Advice for an Aspiring Author

My daughter’s in-home nursing assistant mentioned to me that two friends from her church were writing books, and wondered, since I was published, if I had any words of advice for her friends. I told her I’d jot down a few notes. My .02 worth follows. Do note that I am assuming the author(s) are writing inspirational/spiritual non-fiction. Obviously, this advice might not fully apply to writers in other genres.

Advice for an Aspiring Author

  1. You need to be able to explain what is the “purpose” or “mission” of the book, in 1 to 2 sentences. This is called the hook.
  2. Who is the book written for? This is called the audience. Note: Be specific. If you say, “This book is for everyone,” the publishers will reply, “That’s too hard to promote – unless the authors are world famous.” It’s better to narrow down your audience: what age level, for men or for women, for active churchgoers or for those who don’t have faith, etc.
  3. What work is the author doing right now to reach people in the target audience? In other words, do you have a teaching ministry, a speaking ministry, are you doing workshops at different churches that are aimed at your audience? Do you have a website, or radio show, or TV show that reaches out to the audience? The more active the author is at reaching out to members of the target audience, the more appealing the book will be to a potential publisher. The publisher wants to know that you, the author, are actively doing everything you can to  promote your message – even before the book gets published. In other words, what is more important: the book, or the message? You’ll be more attractive to a potential publisher is you are mainly focused on your message.
  4. What credentials does the author have? Do you have a college degree in the subject area? Have you been involved in a ministry related to your topic? For example, if you’re writing a book on why Christians should be taking care of homeless people, you should probably already be doing this yourself – for example, you might be in charge of your church’s food pantry. Publishers will want to know why you, rather than someone else, are the right person to author this book. Note: If you don’t have strong credentials, one strategy is to find someone who does, and co-author the book with him or her.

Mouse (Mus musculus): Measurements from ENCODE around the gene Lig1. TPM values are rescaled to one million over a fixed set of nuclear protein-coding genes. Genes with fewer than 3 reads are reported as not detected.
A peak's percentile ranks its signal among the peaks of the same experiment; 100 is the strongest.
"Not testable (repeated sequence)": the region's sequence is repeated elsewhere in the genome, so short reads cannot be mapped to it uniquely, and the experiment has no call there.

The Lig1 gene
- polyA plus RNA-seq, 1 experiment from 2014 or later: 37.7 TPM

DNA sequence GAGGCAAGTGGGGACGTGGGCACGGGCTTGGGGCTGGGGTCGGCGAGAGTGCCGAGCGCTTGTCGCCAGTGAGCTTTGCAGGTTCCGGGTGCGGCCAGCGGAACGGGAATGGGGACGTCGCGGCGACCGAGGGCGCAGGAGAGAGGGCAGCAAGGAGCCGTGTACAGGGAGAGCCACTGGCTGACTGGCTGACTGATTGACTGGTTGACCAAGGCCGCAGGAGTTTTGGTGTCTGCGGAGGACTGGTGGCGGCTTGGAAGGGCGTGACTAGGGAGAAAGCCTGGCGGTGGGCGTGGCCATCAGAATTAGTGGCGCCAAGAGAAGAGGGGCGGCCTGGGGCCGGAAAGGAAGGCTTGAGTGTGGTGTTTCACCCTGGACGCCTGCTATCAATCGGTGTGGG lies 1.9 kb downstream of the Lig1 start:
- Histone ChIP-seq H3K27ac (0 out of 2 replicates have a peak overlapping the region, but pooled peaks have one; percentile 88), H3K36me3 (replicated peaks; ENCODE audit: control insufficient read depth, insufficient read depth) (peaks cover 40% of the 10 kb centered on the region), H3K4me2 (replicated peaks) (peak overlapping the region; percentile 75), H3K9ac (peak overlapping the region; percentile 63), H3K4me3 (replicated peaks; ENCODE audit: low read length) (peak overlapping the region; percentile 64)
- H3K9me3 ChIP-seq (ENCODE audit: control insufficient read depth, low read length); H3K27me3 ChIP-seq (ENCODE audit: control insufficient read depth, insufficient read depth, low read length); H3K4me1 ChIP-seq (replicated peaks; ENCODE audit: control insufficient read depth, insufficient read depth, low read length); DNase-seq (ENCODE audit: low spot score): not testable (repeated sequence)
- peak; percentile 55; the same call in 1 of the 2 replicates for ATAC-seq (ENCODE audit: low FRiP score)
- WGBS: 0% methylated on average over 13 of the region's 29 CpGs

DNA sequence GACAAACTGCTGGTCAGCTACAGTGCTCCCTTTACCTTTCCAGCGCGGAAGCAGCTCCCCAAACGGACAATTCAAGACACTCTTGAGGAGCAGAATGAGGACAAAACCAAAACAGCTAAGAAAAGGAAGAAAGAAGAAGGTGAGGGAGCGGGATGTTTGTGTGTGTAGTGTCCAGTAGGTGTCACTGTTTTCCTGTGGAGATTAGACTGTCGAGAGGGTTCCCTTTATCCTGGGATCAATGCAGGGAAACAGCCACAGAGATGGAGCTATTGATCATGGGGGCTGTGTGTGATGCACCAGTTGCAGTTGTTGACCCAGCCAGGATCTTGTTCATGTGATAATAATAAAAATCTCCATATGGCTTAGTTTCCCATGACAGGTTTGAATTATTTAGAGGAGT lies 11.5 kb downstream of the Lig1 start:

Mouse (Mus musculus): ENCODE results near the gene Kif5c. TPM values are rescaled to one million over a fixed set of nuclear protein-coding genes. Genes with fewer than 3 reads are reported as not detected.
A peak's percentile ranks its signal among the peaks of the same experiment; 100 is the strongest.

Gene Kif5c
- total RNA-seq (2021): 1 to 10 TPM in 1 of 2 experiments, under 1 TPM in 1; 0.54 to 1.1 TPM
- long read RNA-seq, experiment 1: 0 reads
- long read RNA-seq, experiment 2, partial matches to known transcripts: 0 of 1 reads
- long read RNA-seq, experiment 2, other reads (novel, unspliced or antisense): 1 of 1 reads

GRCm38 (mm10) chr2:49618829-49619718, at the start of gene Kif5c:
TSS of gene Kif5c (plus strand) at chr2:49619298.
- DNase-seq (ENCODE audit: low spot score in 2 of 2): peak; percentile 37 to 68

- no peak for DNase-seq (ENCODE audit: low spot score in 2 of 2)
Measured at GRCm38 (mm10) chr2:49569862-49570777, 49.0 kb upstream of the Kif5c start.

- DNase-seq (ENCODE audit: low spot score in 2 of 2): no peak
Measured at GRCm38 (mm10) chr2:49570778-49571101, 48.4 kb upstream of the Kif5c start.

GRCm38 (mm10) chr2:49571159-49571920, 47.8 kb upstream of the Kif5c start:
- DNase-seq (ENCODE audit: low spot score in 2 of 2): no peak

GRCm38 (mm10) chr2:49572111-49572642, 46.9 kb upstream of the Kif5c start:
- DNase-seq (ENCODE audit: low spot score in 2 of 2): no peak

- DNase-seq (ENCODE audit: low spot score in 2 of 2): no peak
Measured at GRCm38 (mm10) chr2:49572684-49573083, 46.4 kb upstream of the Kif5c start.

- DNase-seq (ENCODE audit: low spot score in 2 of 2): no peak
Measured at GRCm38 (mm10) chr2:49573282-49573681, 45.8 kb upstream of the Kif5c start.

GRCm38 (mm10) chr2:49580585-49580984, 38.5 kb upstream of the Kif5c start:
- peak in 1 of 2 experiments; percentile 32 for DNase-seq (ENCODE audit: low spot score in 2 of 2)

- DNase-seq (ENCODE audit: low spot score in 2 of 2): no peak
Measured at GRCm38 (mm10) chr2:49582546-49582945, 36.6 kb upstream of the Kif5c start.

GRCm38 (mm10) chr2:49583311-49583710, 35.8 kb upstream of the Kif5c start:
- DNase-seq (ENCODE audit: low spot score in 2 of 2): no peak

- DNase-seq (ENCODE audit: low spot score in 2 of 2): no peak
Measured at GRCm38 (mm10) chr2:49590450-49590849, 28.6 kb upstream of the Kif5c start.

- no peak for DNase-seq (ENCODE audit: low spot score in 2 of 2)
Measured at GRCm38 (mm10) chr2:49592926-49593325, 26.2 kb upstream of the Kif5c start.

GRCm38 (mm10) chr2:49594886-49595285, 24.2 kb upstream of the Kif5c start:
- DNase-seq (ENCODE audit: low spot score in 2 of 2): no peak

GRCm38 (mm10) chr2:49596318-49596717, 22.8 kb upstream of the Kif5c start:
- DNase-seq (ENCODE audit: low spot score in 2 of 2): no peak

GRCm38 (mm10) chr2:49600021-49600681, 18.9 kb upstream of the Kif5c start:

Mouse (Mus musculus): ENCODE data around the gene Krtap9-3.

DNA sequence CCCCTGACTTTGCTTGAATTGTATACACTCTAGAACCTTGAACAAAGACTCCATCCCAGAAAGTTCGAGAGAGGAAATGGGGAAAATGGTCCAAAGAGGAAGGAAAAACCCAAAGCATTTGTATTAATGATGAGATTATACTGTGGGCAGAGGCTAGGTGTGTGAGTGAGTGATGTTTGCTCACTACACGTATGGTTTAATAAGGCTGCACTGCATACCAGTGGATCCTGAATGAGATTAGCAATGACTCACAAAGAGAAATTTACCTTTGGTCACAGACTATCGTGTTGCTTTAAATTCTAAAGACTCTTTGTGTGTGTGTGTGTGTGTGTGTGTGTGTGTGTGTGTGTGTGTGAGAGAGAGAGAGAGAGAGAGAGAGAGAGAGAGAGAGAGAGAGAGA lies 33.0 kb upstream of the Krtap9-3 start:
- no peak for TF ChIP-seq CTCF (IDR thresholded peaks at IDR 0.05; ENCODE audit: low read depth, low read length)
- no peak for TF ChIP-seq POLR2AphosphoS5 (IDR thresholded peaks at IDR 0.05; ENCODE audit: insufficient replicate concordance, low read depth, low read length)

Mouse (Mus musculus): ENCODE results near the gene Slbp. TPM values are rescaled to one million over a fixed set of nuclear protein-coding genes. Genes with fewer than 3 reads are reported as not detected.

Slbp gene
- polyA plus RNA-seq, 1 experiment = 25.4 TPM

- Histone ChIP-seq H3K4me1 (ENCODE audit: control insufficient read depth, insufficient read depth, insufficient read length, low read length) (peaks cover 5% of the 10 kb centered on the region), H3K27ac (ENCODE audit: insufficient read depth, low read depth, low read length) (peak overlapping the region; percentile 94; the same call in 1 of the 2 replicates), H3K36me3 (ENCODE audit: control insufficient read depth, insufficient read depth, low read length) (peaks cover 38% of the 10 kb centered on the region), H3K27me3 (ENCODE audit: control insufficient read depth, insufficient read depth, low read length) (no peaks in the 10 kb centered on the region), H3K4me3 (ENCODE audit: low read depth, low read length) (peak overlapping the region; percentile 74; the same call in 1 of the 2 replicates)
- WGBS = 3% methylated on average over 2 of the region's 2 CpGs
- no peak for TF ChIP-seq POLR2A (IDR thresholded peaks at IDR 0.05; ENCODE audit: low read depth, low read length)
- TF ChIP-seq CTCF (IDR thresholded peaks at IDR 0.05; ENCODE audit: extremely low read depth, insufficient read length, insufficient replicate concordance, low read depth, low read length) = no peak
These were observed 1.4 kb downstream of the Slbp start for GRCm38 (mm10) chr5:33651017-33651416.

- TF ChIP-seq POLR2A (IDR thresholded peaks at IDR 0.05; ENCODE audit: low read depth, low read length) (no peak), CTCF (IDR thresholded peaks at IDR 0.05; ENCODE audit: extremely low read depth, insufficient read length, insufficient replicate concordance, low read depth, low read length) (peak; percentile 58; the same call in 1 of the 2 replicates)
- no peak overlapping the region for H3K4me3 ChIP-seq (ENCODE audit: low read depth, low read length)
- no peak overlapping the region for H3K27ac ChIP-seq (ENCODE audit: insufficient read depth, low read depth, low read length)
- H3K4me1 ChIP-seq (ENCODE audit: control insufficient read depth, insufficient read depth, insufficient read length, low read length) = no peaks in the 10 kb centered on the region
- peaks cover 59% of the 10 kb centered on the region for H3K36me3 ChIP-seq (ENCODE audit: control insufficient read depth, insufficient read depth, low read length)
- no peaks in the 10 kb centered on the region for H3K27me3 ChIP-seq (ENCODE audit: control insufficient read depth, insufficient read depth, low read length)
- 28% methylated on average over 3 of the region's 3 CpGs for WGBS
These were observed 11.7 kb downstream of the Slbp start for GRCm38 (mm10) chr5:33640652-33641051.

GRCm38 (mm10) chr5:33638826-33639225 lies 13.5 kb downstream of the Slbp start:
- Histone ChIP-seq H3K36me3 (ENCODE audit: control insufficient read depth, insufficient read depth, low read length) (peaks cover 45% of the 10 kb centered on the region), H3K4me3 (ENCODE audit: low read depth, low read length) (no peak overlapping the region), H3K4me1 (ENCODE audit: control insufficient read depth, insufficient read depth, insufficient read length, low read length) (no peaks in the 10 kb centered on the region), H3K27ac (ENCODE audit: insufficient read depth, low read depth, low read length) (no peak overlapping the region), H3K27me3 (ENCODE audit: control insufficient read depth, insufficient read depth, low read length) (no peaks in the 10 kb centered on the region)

5. What sets your book apart? To answer this question, you need to be familiar with other books that have already been published that discuss a topic similar to yours. Why is yours different, and why is it better? Don’t be shy! Remember, publishing is a business, and the publishers will not take on your book unless they are convinced that it is a “superior” product. It’s up to you to explain to them why it is the best book on the topic.
  6. Once you’ve answered these questions, but before you begin to shop your book idea around to a potential editor or agent, you need to develop a Proposal for the Book. It’s just like a Grant Proposal: it’s a document that will introduce your book to a potential editor/publisher, which will explain why it makes good business sense to publish the book. If the thought of writing this intimidates you — in other words, if you cannot put into words good, persuasive arguments why your book will be profitable for a publisher — then you have some work to do. The best book I’ve found for guiding you through this process is Write the Perfect Book Proposal by Jeff and Deborah Herman. Deborah is also the author of a lovely book on the entire process of spiritual writing, called Spiritual Writing: From Inspiration to Publication (she quotes me in it, so I’m partial to it!). Both of these books are well worth your money and time.

Best of luck, and God bless you!

  • http://ragamuffindiva.blogspot.com Claudia Mair Burney

    Great advice, Carl. Thank you for the reminders. I’ll be reviewing Spirituality soon. I’m excited!


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